--- Marius-Cristian Vasilescu <marius@...> wrote:

          > Foarte misto articolul. Ca tot a venit vorba de
          > copii, o pagina noua
          > despre ei (eu n-am putut sa o accesez, pt ca e
          > serverul jos chiar acum):
          >
          http://www.veganhealth.org/articles/realveganchildren
          >
          > Articolul, de fapt studiul:
          >
          > Why Do Young Children Choose to Become Vegetarians?
          > by Jill Anderson
          > August 8, 2006
          >
          >
          > Doctoral Student Karen Hussar with Alejandra Tumble
          > Alejandra Tumble, 10, doesn’t eat meat and
          > really doesn’t
          > like ham. But, her reasons for not eating meat might
          > surprise you.
          > Alejandra talks at length about her choice not to
          > eat meat, and how
          > strange it seems to her that a pig can be processed
          > into a thin slice
          > of pink meat. She thinks it’s wrong—not
          > for everyone, but
          > at least for her.
          >
          > HGSE Doctoral Student Karen Hussar’s research
          > examines children
          > aged 6–10 who have become vegetarians. As with
          > Alejandra, for
          > most children Hussar studied, the decision has more
          > to do with morals
          > than with personal choice. This is contrary to the
          > theories of famed
          > psychologists Lawrence Kohlberg and Jean
          > Piaget—both pioneers in
          > moral development—that children aren’t
          > capable of making
          > independent moral decisions at this age.
          >
          > “It’s exciting to see how relatively
          > autonomous and
          > independently-minded these children are,” says
          > Thomas Professor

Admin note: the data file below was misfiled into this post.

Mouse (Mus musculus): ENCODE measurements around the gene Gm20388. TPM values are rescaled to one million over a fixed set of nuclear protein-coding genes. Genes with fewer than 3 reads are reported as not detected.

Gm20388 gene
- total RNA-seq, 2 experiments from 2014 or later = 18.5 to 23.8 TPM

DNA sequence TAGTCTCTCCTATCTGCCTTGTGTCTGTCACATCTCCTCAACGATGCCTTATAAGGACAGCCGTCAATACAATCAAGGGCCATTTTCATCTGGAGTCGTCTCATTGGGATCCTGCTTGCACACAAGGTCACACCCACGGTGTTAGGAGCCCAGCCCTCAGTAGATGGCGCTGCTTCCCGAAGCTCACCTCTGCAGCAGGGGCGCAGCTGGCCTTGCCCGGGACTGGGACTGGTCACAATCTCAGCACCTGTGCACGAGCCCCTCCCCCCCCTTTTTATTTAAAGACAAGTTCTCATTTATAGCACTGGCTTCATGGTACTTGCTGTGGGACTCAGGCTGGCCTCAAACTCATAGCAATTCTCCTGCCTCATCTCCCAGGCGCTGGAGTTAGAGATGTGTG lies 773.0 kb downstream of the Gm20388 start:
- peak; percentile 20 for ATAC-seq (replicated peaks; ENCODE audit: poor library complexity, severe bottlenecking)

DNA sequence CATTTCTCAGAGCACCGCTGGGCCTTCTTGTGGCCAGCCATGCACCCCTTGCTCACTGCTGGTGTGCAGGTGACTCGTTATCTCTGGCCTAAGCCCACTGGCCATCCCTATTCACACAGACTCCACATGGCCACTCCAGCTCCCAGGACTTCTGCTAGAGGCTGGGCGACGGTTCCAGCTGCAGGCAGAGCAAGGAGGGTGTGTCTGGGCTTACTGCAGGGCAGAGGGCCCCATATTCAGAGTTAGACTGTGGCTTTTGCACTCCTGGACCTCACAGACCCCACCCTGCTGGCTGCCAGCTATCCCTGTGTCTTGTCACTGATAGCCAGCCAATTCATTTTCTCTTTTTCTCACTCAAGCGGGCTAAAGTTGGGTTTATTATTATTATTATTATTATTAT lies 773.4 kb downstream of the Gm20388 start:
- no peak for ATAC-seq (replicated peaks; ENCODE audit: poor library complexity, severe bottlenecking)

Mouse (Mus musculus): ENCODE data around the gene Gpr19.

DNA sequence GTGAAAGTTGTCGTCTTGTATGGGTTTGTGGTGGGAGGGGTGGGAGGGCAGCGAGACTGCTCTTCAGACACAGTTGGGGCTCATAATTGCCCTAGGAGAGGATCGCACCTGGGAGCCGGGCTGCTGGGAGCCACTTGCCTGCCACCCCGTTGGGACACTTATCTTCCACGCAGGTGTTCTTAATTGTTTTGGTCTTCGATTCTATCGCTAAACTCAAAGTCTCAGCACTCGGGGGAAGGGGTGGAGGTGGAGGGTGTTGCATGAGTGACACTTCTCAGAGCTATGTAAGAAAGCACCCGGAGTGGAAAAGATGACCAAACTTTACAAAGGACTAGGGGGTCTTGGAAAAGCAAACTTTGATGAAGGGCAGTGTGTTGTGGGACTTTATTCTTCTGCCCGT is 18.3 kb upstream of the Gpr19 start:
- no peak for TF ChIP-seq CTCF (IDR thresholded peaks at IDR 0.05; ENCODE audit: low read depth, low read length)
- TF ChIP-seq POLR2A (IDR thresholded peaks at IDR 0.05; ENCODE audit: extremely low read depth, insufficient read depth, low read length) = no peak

> Paul Harris, who advised Hussar throughout the
          > research. “This
          > means that children are being influenced by other
          > children and going
          > against the tide in their own homes, which are
          > meat-eating homes. We
          > don’t know much about how children make moral
          > decisions at such
          > a young age. I think this is a good pioneering
          > effort.”
          >
          > Hussar, who began her study on vegetarians on the
          > recommendation of
          > Harris, says that vegetarian children are the
          > perfect subjects for
          > research about moral development.
          >
          > “When you talk to kids about bullying or
          > teasing, they all know
          > the right answers and can say it’s
          > wrong,” Hussar says.
          > “However, the nice thing about this population
          > [vegetarian] of
          > children is they don’t have the prescribed
          > answers in their
          > heads. So, you feel you’re getting real
          > responses about
          > morality.”
          >
          > Hussar’s research looked at a total of 45
          > children—some
          > vegetarians from meat-eating homes, some vegetarians
          > from vegetarian
          > homes, and some nonvegetarians—and inquired
          > about their
          > decisions to eat or not to eat meat through role
          > play. In order to
          > gauge how these children made their decisions,
          > Hussar set up methods
          > of questioning that provided four different stories
          > for the children
          > including moral, personal, meat-eating, and social.